PRESS RELEASE 24 January 2019
E-SCRIPTING: ADDRESSING THE DISCONNECT IN HEALTHCARE
Lack of cohesion in healthcare impacts on patient health
The predicament facing healthcare at present is the huge disconnect between doctors, patients and pharmacists that impacts most on the well-being of patients. The reality is that co-operation between doctors and pharmacists is vital in ensuring patient medication adherence. However, this does not always happen and the general practitioner, the gatekeeper to health, faces a daily administration nightmare in managing patients’ health outcomes.
To address the issue, Marius van der Westhuizen, the chief architect and Product Manager of Intermedix South Africa, developed the iCanScript™ e-scripting solution. The result is that Intermedix has partnered with CompuGroup Medical SA (CGM SA), a subsidiary of CompuGroup Medical SE, one of the world’s leading medical information technology companies. CGM synchronizes healthcare delivery by developing solutions for healthcare professionals and has more than 400 000 customers worldwide.
Intermedix now proudly offers iCanScript™, an e-scripting application developed in South Africa and powered by CGM SA. iCanScript™ is currently used by more than 1 000 doctors in South Africa and the number is growing.
What is e-scripting?
Following a patient’s diagnosis, a medical prescription is issued. The digital version of this process is known as e-scripting. The iCanScript™ e-scripting platform makes use of Advanced Electronic Signature (AES) for a quick, easy and secure prescription platform that streamlines the prescription process. Doctors can now create a digital script and sign it with a password or PIN using their personal AES. The patient then selects an e-script-enabled pharmacy from the doctor’s application, to which the e-script is routed. The pharmacist prepares the prescription and the medication is ready for collection. The doctor receives an electronic notification once medicine has been dispensed to ensure knowledge of the patient’s medication compliance.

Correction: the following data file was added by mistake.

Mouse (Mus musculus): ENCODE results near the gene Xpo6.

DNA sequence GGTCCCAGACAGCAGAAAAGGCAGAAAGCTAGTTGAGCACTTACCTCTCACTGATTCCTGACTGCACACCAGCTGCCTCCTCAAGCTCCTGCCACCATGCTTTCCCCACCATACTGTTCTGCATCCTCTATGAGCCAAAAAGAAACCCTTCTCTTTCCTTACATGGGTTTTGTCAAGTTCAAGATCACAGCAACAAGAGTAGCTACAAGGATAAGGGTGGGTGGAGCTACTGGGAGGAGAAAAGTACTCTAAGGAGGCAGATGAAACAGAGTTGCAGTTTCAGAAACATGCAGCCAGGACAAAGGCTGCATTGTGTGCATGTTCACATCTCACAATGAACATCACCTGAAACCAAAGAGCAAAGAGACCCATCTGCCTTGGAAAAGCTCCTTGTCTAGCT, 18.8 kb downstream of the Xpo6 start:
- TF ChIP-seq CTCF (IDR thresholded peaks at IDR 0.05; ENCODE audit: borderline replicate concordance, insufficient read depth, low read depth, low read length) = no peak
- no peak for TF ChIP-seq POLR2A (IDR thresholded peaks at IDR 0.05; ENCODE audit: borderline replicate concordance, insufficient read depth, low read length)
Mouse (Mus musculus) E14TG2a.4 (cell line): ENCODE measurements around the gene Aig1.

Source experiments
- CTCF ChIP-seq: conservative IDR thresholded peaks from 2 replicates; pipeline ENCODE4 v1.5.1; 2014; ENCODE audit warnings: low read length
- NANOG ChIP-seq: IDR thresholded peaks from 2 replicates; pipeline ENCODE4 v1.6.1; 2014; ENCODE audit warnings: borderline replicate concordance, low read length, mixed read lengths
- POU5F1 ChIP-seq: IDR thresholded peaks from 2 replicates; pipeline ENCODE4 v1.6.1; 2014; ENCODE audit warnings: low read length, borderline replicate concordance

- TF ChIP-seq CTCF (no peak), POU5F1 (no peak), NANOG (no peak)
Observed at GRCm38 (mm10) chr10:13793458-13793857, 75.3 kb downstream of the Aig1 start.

Dr Eloise Malan, an independent medical practitioner, who was the first doctor in Africa to send a fully legally compliant e-script to an enabled pharmacy, said, “At first, I was reluctant, but the benefits convinced us. The connection between the doctor and the pharmacy and knowing that my script is going straight to the pharmacy is great. Instead of sitting in the evenings catching up on admin, emailing and answering requests for repeat scripts, I can do it there and then during a consultation.”
How is it legally compliant?
In reference to the legitimacy of the iCanScriptTM platform, Jackie Maimin, a practising pharmacist and the CEO of the Independent Community Pharmacy Association (ICPA), commented, “A script belongs to the patient and only becomes the property of the pharmacist once the prescription has been dispensed in full. There is a lot of uncertainty around the validity of electronic and digital scripts. What I can say, is that in my opinion, iCanScript™ fulfils the legal requirements for an electronic prescription as outlined in Regulation 33 of the General Regulations of The Medicines Act.”
Doctors go through a fingerprinting process authenticated by the Department of Home Affairs (See footnote.) before being issued with their personal AES certificate to use when digitally signing all their medical and clinical documents.
In his review regarding the iCanScriptTM e-scripting solution with the new AES of the doctor, Mr Pierre Marais, a respected attorney who specialises in SA healthcare legislation, said, “We are therefore of the opinion that the iCanScript TM e-scripting model ensures satisfactory controls in respect of the safe dispensing of medicine on prescription of a doctor, which safeguards include the integrity of the medicines prescribed, easy detection of any amendment to the original prescription as intended by the doctor or tampering with the signature of the doctor and the fact that the prescription is kept in a readily accessible manner for reference purposes and is therefore lawful with complete or full impunity for doctors, against charges of unprofessional conduct or unethical conduct by the HPCSA in terms of rule 17 of the Ethical Rules for Doctors.”